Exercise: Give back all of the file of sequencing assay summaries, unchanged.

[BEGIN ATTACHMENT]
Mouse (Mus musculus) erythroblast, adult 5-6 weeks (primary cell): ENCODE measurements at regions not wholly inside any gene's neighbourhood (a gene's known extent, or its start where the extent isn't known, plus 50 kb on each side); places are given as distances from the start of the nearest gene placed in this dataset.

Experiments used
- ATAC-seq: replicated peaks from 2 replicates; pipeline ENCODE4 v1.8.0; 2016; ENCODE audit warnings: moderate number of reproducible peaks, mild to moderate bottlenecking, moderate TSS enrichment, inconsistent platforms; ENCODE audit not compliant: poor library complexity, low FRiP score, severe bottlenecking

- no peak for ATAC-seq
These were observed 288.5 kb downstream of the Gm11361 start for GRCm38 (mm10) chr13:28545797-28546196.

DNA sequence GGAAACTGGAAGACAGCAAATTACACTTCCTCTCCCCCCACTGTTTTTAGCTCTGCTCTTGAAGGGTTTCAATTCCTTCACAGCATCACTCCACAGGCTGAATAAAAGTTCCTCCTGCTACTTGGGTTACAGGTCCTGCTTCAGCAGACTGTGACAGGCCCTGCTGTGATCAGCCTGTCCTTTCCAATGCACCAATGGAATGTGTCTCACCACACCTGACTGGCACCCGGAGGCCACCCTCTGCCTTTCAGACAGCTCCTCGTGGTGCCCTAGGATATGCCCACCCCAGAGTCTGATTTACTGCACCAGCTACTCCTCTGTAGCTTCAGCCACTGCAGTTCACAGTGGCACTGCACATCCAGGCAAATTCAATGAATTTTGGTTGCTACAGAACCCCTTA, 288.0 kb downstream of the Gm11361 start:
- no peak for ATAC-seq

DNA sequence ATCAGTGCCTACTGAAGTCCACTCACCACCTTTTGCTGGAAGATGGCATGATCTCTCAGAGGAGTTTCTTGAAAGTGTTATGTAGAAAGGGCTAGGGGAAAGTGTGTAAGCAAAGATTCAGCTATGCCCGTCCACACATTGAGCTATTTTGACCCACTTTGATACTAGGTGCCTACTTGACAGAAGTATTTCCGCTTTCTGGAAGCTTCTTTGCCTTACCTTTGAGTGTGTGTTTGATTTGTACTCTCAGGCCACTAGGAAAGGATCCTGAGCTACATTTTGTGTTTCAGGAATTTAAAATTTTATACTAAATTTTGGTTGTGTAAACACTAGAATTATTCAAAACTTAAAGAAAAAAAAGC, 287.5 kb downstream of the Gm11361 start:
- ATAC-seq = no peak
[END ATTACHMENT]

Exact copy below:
Mouse (Mus musculus) erythroblast, adult 5-6 weeks (primary cell): ENCODE measurements at regions not wholly inside any gene's neighbourhood (a gene's known extent, or its start where the extent isn't known, plus 50 kb on each side); places are given as distances from the start of the nearest gene placed in this dataset.

Experiments used
- ATAC-seq: replicated peaks from 2 replicates; pipeline ENCODE4 v1.8.0; 2016; ENCODE audit warnings: moderate number of reproducible peaks, mild to moderate bottlenecking, moderate TSS enrichment, inconsistent platforms; ENCODE audit not compliant: poor library complexity, low FRiP score, severe bottlenecking

- no peak for ATAC-seq
These were observed 288.5 kb downstream of the Gm11361 start for GRCm38 (mm10) chr13:28545797-28546196.

DNA sequence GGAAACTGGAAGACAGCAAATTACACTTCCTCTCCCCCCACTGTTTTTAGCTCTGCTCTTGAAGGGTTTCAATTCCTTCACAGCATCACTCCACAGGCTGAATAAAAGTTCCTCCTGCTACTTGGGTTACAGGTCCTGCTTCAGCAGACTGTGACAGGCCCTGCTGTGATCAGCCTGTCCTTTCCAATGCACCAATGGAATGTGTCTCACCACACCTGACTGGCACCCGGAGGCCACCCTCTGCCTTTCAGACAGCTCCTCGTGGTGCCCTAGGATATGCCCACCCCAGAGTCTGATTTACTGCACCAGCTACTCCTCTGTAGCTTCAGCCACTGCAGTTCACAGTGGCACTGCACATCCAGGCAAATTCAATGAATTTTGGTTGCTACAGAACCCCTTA, 288.0 kb downstream of the Gm11361 start:
- no peak for ATAC-seq

DNA sequence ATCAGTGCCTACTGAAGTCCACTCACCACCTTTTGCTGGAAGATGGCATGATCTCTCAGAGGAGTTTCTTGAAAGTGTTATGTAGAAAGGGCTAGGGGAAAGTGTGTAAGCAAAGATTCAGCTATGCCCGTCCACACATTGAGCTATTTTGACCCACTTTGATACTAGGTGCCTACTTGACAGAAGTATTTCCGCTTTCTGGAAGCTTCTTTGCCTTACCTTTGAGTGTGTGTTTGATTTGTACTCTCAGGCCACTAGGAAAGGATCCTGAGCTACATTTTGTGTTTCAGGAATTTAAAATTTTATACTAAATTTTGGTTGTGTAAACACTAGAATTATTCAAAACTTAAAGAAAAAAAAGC, 287.5 kb downstream of the Gm11361 start:
- ATAC-seq = no peak